“You could choose to treat it like a lager and go for an extended cold conditioning time,” he says. “You could also, as long as you raise your temperature and give it a diacetyl rest, and it passes all the tests for unwanted fermentation character, go ahead and treat it as a West Coast beer and keep those hop characteristics intact.”
Rosenthal says he pitches the yeast at about sixty-three degrees Fahrenheit and ferments at sixty-five degrees.
“It works shockingly well. No sulfur. Zero diacetyl issues,” he says.
Following fermentation, Rosenthal says he turns the heat up to seventy degrees for a two-day diacetyl rest and then drops it to around sixty degrees for a daylong soft crash. Then, after another day of rest to avoid hop creep, he gives it a hard crash.
What About Hops in a Cold IPA?
Despite using lager yeast, a Cold IPA is not a lager and should really showcase the hops.
“A Cold IPA allows you to open up the playbook a little bit more, but I think those hops should tether back to that West Coast character,” La Rose says. “You should have the freedom to use some of the new [hops] coming along, and I don’t think that precludes you from using New Zealand varieties.”
La Rose says hoppy beers should stick to citrusy and dank hop profiles. With Hop Butcher’s Cold IPA he uses a five-minute hop addition, then a larger whirlpool addition at about one pound per barrel, before dry hopping toward the very end of fermentation at nearly four pounds per barrel.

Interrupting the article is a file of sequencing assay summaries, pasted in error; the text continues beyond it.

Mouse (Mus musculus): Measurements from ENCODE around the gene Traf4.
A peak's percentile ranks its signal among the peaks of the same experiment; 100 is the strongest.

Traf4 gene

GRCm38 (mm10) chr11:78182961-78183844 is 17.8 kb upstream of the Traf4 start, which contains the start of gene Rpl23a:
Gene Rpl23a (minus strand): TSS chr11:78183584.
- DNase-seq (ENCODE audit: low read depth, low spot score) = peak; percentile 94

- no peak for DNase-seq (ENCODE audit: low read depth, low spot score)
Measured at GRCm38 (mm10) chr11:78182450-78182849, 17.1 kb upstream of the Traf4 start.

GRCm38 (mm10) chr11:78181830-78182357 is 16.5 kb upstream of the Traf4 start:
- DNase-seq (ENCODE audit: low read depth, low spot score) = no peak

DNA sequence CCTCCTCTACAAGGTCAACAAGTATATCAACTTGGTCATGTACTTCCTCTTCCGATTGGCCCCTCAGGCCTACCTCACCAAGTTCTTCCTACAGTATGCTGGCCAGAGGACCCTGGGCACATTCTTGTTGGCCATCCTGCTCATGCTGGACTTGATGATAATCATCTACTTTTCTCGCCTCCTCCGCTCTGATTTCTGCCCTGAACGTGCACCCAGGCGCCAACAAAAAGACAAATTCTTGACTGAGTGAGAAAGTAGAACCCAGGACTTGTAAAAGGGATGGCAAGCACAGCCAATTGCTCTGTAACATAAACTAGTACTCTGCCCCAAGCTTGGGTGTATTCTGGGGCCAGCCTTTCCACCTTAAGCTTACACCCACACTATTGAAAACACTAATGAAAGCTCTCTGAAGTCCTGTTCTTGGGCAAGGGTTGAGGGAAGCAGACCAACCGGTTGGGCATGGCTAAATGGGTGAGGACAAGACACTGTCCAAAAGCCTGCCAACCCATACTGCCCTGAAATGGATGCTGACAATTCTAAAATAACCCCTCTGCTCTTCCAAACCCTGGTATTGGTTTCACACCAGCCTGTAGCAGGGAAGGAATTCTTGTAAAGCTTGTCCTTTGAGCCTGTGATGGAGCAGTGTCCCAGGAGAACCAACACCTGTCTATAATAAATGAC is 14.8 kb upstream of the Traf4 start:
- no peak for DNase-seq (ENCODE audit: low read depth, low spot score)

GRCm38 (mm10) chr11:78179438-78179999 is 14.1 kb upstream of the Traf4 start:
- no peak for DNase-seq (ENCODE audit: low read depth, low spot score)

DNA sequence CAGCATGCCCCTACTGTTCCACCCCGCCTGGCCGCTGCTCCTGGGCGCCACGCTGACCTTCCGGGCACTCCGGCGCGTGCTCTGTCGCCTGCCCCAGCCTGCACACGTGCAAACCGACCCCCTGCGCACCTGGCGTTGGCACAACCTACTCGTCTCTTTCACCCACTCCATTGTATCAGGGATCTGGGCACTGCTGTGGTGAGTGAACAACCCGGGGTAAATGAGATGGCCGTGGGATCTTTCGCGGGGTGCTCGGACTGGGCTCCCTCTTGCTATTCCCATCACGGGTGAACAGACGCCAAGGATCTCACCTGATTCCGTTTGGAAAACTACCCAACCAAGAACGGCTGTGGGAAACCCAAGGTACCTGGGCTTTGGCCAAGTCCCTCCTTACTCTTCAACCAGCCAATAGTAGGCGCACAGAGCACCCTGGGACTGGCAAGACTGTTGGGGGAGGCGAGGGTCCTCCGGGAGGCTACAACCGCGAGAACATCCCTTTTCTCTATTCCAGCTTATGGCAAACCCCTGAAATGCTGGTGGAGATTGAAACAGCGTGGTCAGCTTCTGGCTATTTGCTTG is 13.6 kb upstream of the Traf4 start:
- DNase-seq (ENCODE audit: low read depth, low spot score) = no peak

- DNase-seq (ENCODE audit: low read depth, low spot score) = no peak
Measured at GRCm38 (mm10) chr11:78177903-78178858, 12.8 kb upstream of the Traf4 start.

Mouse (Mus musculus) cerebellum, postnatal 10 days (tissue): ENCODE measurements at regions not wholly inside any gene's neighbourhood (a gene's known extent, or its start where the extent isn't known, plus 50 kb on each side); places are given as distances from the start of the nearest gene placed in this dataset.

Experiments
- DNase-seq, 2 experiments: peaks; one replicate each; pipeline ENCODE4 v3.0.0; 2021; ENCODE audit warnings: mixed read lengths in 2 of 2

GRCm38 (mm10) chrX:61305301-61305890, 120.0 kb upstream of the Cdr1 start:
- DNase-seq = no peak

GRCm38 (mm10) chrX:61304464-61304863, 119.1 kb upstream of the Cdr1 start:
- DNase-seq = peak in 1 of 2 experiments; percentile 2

Rosenthal says he layers the hops throughout the boil, beginning at ninety minutes, then applying an additional thirty minutes, and again in the whirlpool where they get the bulk of their IBUs.
“We use mostly Mosaic on the hot side,” Rosenthal says. “I’m obsessed with Mosaic for West Coast IPAs. It works beautifully with this style.”
Wayward Lane uses about four pounds of hops per barrel in the dry hops, with two-thirds Mosaic and one-third HBC-586.
“When you crack the can, you can smell it from five feet away,” Rosenthal says. “It’s a nice platform for hops to shine.”
Firestone Walker Brewmaster Matt Brynildson used Cryo Hops when creating their Cold IPA, adding Mosaic Cryo hops in mid-fermentation.
“A little bit of the logic there was there’s less vegetative materials so that could be more heavily mixed with the fermentation, and we felt like we got a really saturated hop character, really focused hop character from that,” Brynildson says. “Mosaic laid into the foundational piece of that, and then we use some Southern Hemisphere hops to then kind of move it into more of that new school realm.”